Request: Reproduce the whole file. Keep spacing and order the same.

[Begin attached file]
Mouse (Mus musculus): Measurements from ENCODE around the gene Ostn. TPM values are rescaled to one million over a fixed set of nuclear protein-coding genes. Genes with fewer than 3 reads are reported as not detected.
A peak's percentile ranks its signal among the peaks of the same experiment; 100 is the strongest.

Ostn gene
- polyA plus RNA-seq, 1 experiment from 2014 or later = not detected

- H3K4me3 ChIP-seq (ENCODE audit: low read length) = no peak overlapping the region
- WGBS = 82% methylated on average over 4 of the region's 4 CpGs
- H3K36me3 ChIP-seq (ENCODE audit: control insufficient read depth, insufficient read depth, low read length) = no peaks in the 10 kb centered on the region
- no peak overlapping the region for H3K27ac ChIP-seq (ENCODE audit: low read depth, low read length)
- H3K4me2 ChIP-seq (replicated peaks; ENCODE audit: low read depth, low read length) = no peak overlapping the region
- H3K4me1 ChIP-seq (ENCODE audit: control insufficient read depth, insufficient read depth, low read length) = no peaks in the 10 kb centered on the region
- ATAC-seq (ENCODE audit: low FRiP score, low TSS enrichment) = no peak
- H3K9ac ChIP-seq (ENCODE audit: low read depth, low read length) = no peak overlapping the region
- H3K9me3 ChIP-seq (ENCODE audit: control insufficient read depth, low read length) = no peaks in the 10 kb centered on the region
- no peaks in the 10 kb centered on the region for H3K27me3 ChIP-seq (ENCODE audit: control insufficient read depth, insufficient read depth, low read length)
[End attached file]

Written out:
Mouse (Mus musculus): Measurements from ENCODE around the gene Ostn. TPM values are rescaled to one million over a fixed set of nuclear protein-coding genes. Genes with fewer than 3 reads are reported as not detected.
A peak's percentile ranks its signal among the peaks of the same experiment; 100 is the strongest.

Ostn gene
- polyA plus RNA-seq, 1 experiment from 2014 or later = not detected

- H3K4me3 ChIP-seq (ENCODE audit: low read length) = no peak overlapping the region
- WGBS = 82% methylated on average over 4 of the region's 4 CpGs
- H3K36me3 ChIP-seq (ENCODE audit: control insufficient read depth, insufficient read depth, low read length) = no peaks in the 10 kb centered on the region
- no peak overlapping the region for H3K27ac ChIP-seq (ENCODE audit: low read depth, low read length)
- H3K4me2 ChIP-seq (replicated peaks; ENCODE audit: low read depth, low read length) = no peak overlapping the region
- H3K4me1 ChIP-seq (ENCODE audit: control insufficient read depth, insufficient read depth, low read length) = no peaks in the 10 kb centered on the region
- ATAC-seq (ENCODE audit: low FRiP score, low TSS enrichment) = no peak
- H3K9ac ChIP-seq (ENCODE audit: low read depth, low read length) = no peak overlapping the region
- H3K9me3 ChIP-seq (ENCODE audit: control insufficient read depth, low read length) = no peaks in the 10 kb centered on the region
- no peaks in the 10 kb centered on the region for H3K27me3 ChIP-seq (ENCODE audit: control insufficient read depth, insufficient read depth, low read length)